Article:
17 December 2008

A Winter Miracle

I want to share a little story with you, dear readers. This happened a few nights ago when the temperature dipped to 8 degrees with -3 wind chill. See, we live just down the road from a small, thriving Amish community. FYI, Amish are a particular brand of Christian who don't use much, if any, electricity, don't fight in wars and generally shun those not of their faith and families. They are, however, nice folks who are always free with a smile and a wave as they pass by in their buggies. They're so nice that people don't even seem to mind the occasional horse dropping on the roads. There are quite a few Amish homes down the way and a school, of course, as the Amish don't usually send their kids to public schools. If you'd like to learn more about the Amish, or plain folks, visit Wikipedia. Now, on to the story.

The other night, at about 10 p.m., a young Amish father had just placed his two-year-old daughter, Hannah, in their buggy with the intention of hopping inside himself when something spooked the horse and off it ran, buggy and all. With the two-year-old inside it! The father attempted to run it down but, as anyone who has ever seen a horse run knows, no man could have caught up in time. This is not a usual occurrence as Amish horses are not easily spooked. In our town they can often be seen trotting alongside half a dozen fully loaded 18-wheelers (as this is a popular stop for truckers) and they don't bat an eyelash. They tolerate honking horns, blaring stereos and who knows how many coyotes and other wild creatures. But whatever the reason, something must have spooked this horse because the buggy in question quickly disappeared into the night and was nowhere to be seen or found. The family and rescue workers searched and all they found was one of the child's shoes along the roadside. The family went the entire night not knowing what had happened to their young daughter.

Eventually, at about 7:15 a.m. a passing motorist saw the child huddled by the roadside and immediately gathered her up and took her to the rescue command post. After her nightlong ordeal Hannah was examined and found to be suffering from hypothermia and skinned knees from being thrown from the buggy. She was treated and released from the hospital after only a few hours. And that's it. Doctors will keep an eye on her for a while, especially the foot that lost its shoe, but she is basically fine.

How's that for a bona fide miracle? I know, I know, I can hear some people saying that she was already a tough kid for living without electricity. But it's not like the Amish go cold all the time, they have wood heat just like we have in our home and we stay warm enough. And many Amish use kerosene for various things too. The Amish way of life is not about suffering or penance, it is about simplicity. Yeah, Amish kids work harder than other kids and are therefore tougher. But I think there's more to it than this. I think somebody of the godly persuasion was looking out for her.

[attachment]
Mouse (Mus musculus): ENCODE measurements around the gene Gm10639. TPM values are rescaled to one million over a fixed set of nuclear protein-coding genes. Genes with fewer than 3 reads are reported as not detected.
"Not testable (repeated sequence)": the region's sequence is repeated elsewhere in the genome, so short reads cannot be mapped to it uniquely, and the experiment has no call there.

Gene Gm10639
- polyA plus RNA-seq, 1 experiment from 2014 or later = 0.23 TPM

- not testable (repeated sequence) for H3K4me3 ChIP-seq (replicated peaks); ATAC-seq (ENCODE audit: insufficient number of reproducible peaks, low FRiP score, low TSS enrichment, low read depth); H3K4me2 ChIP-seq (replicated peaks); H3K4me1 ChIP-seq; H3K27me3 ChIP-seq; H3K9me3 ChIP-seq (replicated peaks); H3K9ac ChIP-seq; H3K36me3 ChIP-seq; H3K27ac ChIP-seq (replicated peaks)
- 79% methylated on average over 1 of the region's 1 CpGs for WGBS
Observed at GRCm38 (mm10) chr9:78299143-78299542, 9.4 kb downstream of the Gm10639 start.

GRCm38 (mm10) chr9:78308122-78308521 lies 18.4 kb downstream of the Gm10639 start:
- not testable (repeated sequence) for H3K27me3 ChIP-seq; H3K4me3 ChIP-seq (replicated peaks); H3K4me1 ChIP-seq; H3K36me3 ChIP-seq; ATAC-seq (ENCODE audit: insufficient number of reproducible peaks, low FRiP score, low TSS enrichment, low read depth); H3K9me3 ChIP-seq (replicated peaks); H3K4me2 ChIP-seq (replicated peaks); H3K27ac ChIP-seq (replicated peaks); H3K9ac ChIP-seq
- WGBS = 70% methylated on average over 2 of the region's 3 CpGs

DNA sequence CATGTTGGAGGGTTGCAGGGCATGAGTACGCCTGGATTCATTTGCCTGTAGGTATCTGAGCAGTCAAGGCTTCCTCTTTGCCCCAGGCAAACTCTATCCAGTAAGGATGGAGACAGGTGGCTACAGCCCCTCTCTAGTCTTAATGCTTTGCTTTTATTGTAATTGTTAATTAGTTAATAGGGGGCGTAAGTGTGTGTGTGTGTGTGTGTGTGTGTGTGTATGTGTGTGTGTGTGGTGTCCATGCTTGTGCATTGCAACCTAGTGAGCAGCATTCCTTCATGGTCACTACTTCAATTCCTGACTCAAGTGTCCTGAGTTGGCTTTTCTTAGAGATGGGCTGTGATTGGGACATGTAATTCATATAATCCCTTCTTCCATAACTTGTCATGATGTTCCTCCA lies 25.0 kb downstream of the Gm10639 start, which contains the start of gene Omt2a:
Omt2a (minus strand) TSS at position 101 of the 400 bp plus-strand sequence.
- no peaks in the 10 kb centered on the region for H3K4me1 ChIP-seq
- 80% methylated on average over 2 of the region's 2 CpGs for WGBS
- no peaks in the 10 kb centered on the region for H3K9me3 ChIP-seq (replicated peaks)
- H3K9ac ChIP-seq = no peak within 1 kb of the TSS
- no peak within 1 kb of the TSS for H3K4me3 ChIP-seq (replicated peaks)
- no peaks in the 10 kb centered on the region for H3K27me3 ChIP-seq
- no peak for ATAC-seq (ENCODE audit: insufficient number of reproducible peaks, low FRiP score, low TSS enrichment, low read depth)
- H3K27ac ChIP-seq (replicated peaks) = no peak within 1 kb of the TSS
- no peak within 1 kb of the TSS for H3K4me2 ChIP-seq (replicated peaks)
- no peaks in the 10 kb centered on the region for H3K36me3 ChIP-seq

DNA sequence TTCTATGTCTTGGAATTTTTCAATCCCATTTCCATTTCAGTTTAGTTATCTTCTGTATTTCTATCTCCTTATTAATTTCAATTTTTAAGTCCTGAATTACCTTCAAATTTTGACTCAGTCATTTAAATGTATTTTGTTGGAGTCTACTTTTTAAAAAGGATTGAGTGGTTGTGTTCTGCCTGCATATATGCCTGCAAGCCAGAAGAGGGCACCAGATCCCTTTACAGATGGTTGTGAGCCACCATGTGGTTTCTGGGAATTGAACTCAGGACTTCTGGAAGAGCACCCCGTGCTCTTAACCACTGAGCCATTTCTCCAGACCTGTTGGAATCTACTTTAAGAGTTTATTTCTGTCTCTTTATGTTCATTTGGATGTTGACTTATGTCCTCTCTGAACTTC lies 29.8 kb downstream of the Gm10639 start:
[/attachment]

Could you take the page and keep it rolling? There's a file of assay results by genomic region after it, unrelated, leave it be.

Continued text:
I say: 'Tis the season to praise your personal god(s)! Any miracles happening around your neck of the woods??

P.S. I would include a link to the actual news story but it includes photos of the family and as Amish dislike having their photographs taken I've opted not to link to the story.

9 comments:

Beverly said...

Thank you for sharing such a heartwarming story and thank the Goddess little Hannah is going to be OK. I love stories like this that give me faith that the universe is watching out for us, sometimes in ways we don't comprehend, I truly believe that. You've touched my heart!

Livia Indica said...

You're very welcome! I don't usually post things like this but as it happened within a short walking distance from my house it just shouted to be shared. It's a dark time for my family (short story: drug addiction sucks) but this tale cheered me up.

May the blessings of the season be upon you and all of us.

One Woman's Journey said...

Thank you for visiting my journal.
Hope we do not get poison ivy again.
Blessings to you this early morning.

Livia Indica said...

And to you as well!

jzr said...

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Livia Indica said...

Hey there, thanks for visiting. I'll be sure to check out your herb blog!

Quiet said...

Thank you for this story. I've always been fascinated by the Amish.

As a child we had no electricity either but it rarely got very cold. We had wooden fires and used to gather around them as a family.

Thank you for visiting my blog. You have a few and I'm finding my way around each one! This is my favourite so far.

Many blessings for the season.

Greg Fletcher-Marzullo said...

This is a great story, thank you.

Just today, my hubby and I went to a Pennsylvania Dutch market that was fantastic and we were chatting about Amish folks on the way home with our goodies in tow.

When I see people plugged into technology every moment of the day (iPods on the street, cell phones everywhere, etc.), I totally get the call to simplicity.

Is it Emerson or Thoreau who wrote "Simplicity, simplicity, simplicity!"

Livia Indica said...

Hey there Quiet. Yeah, I grew up without much heat for a while too. It's really not that bad as the body just get accustomed to it. I'm glad you like my blog, I like yours too!

Greg, I understand the urge to go simpler too. I would love to never have to answer a phone again. That said, I don't think I could live without the internet, not to mention flushing toilets!!